One of the key events in Exodus following the miraculous escape of the Israelites from Egypt was the giving of the Ten Commandments on Mount Sinai while the people were in the wilderness.

God literally wrote the commandments on stone and gave the slabs to Moses to take back to his people (Exodus 20; Deuteronomy 5).

Moses destroyed the first set of commandments when he returned to find the Israelites involved in immoral idol worship upon his return from the top of the mountain (Exodus 32:19). God provided a second set (34:1-4) and promised blessing if the Israelites kept the commandments.

Moses’s return from the mountain foreshadows Jesus’s return. When the Israelites became anxious and worried that Moses’s mountain top meeting with God was taking too long, they doubted and mocked God’s promises, and turned to man-centered ungodliness and idolatry.

When Moses returned, he found them involved immoral worldly occult behavior. He gathered those who were “for the Lord” (Exodus 32:26),” then ordered swift judgment on the rest of the people who were not for the Lord (verses 27-29).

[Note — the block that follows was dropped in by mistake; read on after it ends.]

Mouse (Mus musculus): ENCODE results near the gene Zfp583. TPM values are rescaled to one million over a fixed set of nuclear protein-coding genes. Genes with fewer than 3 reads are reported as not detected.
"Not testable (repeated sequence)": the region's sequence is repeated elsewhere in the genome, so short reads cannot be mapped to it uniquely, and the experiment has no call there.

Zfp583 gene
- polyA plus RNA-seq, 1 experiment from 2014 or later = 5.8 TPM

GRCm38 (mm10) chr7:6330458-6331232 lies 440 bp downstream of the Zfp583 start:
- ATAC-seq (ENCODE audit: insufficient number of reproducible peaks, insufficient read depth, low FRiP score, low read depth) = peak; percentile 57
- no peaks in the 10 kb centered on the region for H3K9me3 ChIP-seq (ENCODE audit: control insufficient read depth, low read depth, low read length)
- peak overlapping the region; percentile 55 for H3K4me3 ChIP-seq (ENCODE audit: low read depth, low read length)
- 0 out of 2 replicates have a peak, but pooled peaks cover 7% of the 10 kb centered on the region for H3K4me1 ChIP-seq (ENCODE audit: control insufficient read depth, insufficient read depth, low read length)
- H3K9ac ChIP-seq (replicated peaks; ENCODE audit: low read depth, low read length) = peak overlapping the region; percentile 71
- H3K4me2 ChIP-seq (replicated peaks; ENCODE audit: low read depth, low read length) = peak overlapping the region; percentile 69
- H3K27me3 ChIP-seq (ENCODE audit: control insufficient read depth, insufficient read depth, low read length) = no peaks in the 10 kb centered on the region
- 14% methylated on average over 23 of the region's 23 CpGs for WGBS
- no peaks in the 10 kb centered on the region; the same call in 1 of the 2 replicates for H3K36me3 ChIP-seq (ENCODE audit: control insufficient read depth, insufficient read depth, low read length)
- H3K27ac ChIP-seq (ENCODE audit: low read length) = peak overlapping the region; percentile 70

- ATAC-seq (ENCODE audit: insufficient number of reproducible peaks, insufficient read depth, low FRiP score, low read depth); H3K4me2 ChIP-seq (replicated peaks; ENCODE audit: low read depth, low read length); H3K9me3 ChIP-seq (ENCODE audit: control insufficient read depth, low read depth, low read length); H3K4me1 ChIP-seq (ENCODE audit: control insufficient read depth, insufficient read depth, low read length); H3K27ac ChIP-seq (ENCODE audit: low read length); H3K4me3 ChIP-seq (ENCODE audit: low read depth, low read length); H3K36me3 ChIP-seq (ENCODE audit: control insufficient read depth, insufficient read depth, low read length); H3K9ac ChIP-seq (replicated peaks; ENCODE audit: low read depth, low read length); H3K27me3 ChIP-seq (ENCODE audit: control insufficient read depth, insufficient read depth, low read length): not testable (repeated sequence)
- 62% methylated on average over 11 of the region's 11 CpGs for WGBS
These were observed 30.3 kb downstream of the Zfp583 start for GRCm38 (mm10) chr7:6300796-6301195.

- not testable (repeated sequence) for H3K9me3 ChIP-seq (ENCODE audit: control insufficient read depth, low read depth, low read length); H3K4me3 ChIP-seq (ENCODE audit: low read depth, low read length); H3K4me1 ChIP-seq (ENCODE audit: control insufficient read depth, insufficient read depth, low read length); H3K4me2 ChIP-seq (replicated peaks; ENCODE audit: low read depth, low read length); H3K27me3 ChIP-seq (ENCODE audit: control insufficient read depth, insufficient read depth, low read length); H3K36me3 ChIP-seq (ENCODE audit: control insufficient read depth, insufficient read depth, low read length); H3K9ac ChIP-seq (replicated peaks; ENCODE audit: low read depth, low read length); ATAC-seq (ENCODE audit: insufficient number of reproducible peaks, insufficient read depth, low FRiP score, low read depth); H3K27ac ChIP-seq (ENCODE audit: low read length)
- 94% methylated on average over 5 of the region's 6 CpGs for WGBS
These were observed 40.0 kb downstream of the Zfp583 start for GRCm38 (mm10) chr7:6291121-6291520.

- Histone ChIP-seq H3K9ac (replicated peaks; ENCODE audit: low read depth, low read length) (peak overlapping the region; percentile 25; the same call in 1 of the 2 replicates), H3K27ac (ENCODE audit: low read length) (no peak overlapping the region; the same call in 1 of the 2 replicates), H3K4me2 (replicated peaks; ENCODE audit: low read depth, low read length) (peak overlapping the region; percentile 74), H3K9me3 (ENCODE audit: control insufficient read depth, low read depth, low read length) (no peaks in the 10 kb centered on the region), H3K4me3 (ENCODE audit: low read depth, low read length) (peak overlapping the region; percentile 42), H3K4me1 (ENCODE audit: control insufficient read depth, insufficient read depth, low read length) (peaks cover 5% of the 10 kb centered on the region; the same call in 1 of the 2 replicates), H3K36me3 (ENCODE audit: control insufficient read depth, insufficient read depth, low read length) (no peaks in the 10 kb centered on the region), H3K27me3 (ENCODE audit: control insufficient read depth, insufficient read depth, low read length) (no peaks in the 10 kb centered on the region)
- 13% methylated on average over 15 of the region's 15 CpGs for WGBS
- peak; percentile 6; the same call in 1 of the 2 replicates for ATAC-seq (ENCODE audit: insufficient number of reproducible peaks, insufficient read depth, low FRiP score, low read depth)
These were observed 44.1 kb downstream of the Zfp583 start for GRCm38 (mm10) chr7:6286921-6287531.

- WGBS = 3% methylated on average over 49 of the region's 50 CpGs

Compare that scenario with 2 Peter 3:3-4, where we read, “Above all, you must understand that in the last days scoffers will come, scoffing and following their own evil desires. They will say, ‘Where is this “coming” he promised? Ever since our ancestors died, everything goes on as it has since the beginning of creation.’”

During the future tribulation period, many people will practice immorality and occult behavior. In Revelation 9, after the first set of judgments from God have already commenced, we read this in verses 20-21: 

The rest of mankind who were not killed by these plagues still did not repent of the work of their hands; they did not stop worshiping demons, and idols of gold, silver, bronze, stone and wood—idols that cannot see or hear or walk. Nor did they repent of their murders, their magic arts, their sexual immorality or their thefts.

Many details in the Old Testament serve as prophetic types or foreshadows of the Messiah related to both His first and second comings. The fulfillment of these prophetic types serve as strong proof of the divine origin of the Bible.

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